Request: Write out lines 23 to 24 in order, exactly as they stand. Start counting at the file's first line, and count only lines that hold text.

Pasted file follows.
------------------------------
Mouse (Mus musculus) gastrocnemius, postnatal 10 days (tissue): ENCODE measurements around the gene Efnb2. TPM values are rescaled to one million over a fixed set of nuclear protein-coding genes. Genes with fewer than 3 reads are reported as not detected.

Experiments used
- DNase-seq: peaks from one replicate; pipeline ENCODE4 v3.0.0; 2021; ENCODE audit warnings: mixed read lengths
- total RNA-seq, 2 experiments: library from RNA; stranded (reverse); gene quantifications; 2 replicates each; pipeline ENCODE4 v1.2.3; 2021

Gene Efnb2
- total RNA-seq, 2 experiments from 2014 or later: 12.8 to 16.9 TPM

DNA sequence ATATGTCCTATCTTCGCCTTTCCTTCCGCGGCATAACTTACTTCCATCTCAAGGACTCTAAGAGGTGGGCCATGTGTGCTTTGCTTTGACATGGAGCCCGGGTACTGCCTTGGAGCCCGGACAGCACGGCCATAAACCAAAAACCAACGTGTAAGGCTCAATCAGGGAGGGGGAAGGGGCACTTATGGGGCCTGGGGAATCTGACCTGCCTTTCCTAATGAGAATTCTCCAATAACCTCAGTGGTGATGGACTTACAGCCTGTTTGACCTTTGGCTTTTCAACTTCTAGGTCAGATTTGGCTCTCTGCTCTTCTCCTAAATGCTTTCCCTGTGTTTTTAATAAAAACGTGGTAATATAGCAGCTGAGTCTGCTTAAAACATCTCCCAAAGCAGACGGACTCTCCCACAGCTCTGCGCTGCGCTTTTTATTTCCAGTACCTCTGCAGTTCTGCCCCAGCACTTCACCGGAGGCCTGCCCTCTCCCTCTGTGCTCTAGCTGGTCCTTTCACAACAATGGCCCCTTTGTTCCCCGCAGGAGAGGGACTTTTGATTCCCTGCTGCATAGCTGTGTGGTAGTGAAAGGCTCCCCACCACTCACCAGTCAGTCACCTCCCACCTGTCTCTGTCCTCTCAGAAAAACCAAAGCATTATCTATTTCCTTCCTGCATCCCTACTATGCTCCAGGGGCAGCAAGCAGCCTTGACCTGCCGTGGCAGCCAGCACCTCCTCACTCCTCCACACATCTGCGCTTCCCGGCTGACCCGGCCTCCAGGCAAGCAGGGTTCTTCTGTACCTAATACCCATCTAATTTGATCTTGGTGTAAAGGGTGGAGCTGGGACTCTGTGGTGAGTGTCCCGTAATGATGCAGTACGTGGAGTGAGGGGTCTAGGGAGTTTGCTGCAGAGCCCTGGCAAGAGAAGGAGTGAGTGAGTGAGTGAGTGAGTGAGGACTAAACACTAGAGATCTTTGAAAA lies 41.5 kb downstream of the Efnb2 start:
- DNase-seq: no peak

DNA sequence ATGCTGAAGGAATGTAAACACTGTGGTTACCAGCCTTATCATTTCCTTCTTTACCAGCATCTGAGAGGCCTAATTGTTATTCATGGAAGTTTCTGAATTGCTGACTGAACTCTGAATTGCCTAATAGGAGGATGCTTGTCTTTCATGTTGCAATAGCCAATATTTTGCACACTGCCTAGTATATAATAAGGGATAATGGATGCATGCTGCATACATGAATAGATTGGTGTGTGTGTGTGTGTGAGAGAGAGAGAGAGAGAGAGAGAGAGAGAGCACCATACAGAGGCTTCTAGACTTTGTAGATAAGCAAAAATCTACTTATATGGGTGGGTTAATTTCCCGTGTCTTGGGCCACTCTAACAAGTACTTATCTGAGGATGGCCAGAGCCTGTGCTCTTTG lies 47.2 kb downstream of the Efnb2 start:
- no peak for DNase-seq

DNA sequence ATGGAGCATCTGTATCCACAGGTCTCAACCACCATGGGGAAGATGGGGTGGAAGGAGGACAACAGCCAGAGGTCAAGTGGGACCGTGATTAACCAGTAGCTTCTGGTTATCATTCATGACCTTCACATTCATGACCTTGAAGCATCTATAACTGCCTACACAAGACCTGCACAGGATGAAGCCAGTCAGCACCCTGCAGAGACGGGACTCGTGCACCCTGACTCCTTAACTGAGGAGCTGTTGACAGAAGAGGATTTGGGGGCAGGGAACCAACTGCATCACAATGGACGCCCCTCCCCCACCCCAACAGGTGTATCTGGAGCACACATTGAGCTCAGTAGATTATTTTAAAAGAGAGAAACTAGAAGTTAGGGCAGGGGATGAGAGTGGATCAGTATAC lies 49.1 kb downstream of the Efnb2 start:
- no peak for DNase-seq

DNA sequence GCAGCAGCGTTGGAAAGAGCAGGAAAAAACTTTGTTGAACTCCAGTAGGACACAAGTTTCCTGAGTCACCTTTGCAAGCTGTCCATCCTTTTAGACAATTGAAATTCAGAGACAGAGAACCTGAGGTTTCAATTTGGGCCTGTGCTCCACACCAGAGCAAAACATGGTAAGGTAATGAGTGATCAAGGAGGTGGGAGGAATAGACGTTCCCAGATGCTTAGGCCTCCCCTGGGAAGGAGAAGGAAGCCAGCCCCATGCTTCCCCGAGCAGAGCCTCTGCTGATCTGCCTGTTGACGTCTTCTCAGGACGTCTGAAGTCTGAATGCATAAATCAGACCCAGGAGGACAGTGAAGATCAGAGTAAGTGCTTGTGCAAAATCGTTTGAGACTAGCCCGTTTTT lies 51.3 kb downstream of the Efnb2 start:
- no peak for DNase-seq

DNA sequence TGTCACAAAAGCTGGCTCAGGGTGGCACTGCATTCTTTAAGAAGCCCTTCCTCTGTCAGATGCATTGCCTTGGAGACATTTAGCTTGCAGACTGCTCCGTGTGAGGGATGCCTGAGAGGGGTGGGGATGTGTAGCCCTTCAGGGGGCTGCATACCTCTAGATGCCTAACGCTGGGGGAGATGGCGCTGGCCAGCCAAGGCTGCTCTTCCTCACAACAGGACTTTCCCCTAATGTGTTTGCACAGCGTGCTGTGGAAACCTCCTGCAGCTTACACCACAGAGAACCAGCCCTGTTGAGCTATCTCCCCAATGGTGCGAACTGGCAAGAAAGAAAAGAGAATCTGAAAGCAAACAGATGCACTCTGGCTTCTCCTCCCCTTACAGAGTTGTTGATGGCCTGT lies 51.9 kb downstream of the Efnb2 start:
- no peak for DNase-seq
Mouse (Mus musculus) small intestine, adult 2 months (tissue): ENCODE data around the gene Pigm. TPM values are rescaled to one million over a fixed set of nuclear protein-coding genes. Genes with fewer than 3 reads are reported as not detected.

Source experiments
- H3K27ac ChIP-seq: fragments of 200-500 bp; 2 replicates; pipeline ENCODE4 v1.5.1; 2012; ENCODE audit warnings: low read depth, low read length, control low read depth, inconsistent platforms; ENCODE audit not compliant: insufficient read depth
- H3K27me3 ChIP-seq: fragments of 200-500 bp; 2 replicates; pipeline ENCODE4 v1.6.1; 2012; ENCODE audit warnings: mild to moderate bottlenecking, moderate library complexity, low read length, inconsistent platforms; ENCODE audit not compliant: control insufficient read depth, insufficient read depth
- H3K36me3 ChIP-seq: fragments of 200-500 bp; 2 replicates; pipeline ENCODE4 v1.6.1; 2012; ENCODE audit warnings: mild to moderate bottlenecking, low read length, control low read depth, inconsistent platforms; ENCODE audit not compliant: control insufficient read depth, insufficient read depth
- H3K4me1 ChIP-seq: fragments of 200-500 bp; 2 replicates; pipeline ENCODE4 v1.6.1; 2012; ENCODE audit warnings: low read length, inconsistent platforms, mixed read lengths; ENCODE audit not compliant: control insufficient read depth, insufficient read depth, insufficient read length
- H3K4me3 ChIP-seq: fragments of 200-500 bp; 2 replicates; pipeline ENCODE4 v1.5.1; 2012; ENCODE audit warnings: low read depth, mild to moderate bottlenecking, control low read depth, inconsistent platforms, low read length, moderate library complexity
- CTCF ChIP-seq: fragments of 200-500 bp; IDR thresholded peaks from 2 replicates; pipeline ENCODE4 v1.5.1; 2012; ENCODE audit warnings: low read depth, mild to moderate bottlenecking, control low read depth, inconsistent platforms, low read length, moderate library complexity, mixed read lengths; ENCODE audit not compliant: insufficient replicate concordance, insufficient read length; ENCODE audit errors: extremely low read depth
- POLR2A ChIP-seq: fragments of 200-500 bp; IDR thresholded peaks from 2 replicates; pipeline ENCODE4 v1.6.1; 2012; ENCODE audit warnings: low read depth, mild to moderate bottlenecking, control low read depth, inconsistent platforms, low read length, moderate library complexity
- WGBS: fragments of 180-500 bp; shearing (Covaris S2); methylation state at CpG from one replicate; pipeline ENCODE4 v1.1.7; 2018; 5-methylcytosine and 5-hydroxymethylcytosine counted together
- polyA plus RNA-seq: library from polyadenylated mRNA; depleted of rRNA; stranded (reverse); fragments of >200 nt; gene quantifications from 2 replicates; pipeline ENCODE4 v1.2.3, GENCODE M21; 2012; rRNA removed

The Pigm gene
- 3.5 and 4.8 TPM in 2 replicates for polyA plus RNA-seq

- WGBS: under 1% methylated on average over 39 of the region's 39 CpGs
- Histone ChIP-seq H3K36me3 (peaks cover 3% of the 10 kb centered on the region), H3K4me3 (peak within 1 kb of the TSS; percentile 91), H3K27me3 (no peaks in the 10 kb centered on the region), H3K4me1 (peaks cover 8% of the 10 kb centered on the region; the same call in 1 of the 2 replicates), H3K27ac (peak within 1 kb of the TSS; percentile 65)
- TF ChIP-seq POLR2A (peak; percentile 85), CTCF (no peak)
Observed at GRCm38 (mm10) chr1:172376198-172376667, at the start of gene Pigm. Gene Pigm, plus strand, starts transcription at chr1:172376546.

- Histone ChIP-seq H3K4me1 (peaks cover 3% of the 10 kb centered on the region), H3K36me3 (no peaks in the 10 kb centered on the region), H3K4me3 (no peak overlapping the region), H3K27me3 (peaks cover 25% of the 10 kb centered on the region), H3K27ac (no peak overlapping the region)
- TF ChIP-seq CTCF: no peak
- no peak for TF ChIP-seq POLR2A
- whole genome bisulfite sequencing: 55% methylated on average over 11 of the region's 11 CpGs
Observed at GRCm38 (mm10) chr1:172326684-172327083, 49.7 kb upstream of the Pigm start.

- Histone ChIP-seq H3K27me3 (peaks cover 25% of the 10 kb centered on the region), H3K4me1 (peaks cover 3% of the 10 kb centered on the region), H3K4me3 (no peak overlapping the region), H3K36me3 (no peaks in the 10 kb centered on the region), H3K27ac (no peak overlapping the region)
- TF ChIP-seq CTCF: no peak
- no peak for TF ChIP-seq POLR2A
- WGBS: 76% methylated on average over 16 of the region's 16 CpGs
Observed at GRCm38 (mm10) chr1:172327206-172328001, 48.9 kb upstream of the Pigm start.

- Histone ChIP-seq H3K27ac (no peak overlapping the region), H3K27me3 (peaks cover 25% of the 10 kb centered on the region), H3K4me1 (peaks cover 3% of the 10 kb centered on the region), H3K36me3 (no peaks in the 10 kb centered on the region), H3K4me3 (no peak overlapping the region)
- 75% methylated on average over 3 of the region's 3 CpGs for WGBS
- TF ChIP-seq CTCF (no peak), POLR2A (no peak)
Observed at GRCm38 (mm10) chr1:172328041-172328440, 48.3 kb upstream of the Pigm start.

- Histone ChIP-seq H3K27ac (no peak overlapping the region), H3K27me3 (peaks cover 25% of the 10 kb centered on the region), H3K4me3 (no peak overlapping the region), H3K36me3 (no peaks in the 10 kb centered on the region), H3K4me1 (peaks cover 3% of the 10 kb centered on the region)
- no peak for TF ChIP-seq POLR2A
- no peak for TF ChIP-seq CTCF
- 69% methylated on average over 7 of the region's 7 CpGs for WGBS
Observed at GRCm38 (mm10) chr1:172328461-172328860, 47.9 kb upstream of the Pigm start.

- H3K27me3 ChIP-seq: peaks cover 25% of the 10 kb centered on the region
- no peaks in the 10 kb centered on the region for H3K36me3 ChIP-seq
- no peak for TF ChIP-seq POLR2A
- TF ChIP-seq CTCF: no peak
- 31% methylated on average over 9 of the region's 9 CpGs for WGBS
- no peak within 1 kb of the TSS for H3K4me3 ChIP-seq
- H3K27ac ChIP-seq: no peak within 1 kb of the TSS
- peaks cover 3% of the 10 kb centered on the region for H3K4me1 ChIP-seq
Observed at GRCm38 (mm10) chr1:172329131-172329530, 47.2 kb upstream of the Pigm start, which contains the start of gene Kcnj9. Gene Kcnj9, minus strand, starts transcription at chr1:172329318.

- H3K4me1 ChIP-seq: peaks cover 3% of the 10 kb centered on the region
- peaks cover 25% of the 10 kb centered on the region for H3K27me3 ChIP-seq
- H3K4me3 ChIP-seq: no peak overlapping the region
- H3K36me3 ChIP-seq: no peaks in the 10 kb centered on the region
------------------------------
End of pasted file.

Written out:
- H3K4me3 ChIP-seq: fragments of 200-500 bp; 2 replicates; pipeline ENCODE4 v1.5.1; 2012; ENCODE audit warnings: low read depth, mild to moderate bottlenecking, control low read depth, inconsistent platforms, low read length, moderate library complexity
- CTCF ChIP-seq: fragments of 200-500 bp; IDR thresholded peaks from 2 replicates; pipeline ENCODE4 v1.5.1; 2012; ENCODE audit warnings: low read depth, mild to moderate bottlenecking, control low read depth, inconsistent platforms, low read length, moderate library complexity, mixed read lengths; ENCODE audit not compliant: insufficient replicate concordance, insufficient read length; ENCODE audit errors: extremely low read depth